The Juggle by Emma Murray
Mother-of-one Saoirse is just about holding it all together – combining part time work with the school run, while her husband David gets to focus on his career. But when David loses his job, everything has to change.
With no hesitation, Saoirse suggests she takes on the role of main breadwinner. After all, how hard can it be? And when a new client offers her a life-changing sum of money, Saoirse can look the other over-achieving Woodvale school-run mums in the eye with pride.
But there’s a problem with keeping too many balls in the air – eventually one is bound to drop. And when that happens – well, who knows what the consequences could be…
The Juggle is the sequel to Emma Murray’s first novel, Time Out, and begins mere weeks after that one ended. As with Time Out, The Juggle is filled with the hilarious and sometimes emotional antics of Saoirse’s life as a mum, wife, friend, and writer.
Saoirse’s 4 year old daughter Anna reminds me so much of how my own daughter was at that age that it feels almost eerie, but definitely accurate. Forget Terrible Twos, the Frustrating Fours is the one to fear. Anna is dramatic, manipulative, and four, and I adore the way she is written.
The Juggle made me laugh out loud frequently, and I groaned at the Facebook Vale Mums group who have now taken over at the school too. I feel like I can relate to Saoirse so much in so many ways. I’m the mom with the non-organic snacks, who signs up for the easiest item on the class party snack lists.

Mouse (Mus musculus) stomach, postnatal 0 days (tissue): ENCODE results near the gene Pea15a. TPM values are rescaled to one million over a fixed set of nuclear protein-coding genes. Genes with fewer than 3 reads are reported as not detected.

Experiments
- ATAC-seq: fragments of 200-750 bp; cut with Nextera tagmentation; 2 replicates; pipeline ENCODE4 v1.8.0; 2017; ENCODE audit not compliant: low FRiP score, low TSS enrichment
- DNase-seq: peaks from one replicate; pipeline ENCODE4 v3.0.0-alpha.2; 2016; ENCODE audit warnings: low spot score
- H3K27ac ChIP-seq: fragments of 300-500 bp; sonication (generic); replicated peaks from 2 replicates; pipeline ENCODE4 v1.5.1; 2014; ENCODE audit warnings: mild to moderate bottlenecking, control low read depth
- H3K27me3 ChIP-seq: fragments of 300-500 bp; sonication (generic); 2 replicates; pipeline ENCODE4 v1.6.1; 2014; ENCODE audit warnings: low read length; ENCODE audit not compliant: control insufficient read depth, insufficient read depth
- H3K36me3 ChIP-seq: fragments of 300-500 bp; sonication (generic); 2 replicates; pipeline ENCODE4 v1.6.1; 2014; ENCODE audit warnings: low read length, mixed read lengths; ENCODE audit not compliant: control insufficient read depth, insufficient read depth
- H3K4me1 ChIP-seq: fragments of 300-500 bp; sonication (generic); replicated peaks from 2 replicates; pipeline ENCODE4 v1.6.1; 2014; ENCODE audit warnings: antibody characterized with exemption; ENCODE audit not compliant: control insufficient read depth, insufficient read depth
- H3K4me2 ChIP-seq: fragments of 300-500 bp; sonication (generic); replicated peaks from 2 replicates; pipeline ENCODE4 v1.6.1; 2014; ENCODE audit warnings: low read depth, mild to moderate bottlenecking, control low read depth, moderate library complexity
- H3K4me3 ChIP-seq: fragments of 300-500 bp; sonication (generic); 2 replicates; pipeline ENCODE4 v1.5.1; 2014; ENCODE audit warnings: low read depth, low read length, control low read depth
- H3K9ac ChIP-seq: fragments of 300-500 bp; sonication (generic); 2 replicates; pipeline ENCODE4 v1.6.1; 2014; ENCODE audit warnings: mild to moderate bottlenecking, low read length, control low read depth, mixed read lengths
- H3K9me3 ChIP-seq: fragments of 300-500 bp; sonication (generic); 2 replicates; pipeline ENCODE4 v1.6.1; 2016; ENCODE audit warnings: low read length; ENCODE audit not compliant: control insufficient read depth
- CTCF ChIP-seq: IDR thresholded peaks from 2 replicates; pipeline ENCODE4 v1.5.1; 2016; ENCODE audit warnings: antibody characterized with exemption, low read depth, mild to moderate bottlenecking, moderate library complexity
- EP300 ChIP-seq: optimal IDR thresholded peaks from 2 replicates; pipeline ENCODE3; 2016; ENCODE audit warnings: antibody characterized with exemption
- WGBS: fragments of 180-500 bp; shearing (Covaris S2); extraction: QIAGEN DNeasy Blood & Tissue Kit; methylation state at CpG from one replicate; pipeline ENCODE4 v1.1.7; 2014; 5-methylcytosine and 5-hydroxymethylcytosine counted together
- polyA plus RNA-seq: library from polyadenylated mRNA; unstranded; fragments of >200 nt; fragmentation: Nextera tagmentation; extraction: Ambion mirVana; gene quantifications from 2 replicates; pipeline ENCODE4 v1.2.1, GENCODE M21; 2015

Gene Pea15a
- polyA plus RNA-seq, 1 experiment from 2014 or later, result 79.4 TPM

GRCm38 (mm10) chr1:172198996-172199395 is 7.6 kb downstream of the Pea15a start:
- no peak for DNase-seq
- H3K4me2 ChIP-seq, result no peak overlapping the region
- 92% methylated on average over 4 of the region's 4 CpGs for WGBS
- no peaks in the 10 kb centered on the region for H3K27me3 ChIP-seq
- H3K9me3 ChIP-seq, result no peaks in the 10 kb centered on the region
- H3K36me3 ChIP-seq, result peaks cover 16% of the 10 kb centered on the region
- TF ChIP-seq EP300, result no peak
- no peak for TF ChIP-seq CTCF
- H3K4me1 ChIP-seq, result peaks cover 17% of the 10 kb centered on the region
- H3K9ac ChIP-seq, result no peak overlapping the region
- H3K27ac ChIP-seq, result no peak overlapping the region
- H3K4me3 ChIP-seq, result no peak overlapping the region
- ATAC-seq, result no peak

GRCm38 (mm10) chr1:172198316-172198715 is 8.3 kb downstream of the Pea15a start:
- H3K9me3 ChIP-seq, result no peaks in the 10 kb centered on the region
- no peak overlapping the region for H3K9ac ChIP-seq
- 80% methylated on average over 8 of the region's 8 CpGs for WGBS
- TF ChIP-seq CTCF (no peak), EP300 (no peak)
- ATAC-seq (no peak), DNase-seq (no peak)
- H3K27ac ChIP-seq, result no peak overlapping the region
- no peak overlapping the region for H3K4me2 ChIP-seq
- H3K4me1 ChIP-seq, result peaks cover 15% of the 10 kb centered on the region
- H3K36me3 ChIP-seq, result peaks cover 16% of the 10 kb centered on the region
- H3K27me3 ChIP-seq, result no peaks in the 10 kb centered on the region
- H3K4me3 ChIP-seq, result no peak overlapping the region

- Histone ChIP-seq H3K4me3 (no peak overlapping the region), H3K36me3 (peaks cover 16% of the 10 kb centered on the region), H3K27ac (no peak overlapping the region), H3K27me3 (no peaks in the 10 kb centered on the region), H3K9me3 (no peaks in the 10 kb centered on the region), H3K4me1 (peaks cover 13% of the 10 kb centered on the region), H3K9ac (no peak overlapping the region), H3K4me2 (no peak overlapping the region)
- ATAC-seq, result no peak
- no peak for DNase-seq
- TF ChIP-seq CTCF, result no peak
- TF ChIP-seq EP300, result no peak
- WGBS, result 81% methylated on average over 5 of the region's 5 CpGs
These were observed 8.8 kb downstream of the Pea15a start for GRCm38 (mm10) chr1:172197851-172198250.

I love the friendship between Saoirse and Bea, and this book is as much about friendship as it is about anything else. There are quite a few emotional moments between the two of them in this book, which added a lot of depth to the relationship.
I found this book to be so relatable, as was Time Out when I was reading that one. Saoirse does her best to keep everything together when her husband loses his job, as well as against the constant judgment and criticism from the Facebook Vale Mums group. It is a funny and relatable story about the ups and downs of juggling motherhood, work, friends, and family, while trying to keep it all together throughout it. I found Saoirse to be a little frustrating at times, and some of her actions truly irritate me, but ultimately I seem to like her.
Why do I like The Juggle? It’s entertaining, it almost reminds me of a sitcom in the way that it is written. It’s down to earth. The situations are relatable and not completely ridiculous like they can sometimes be.
Once again, another great book from Emma Murray, and I look forward to the next one.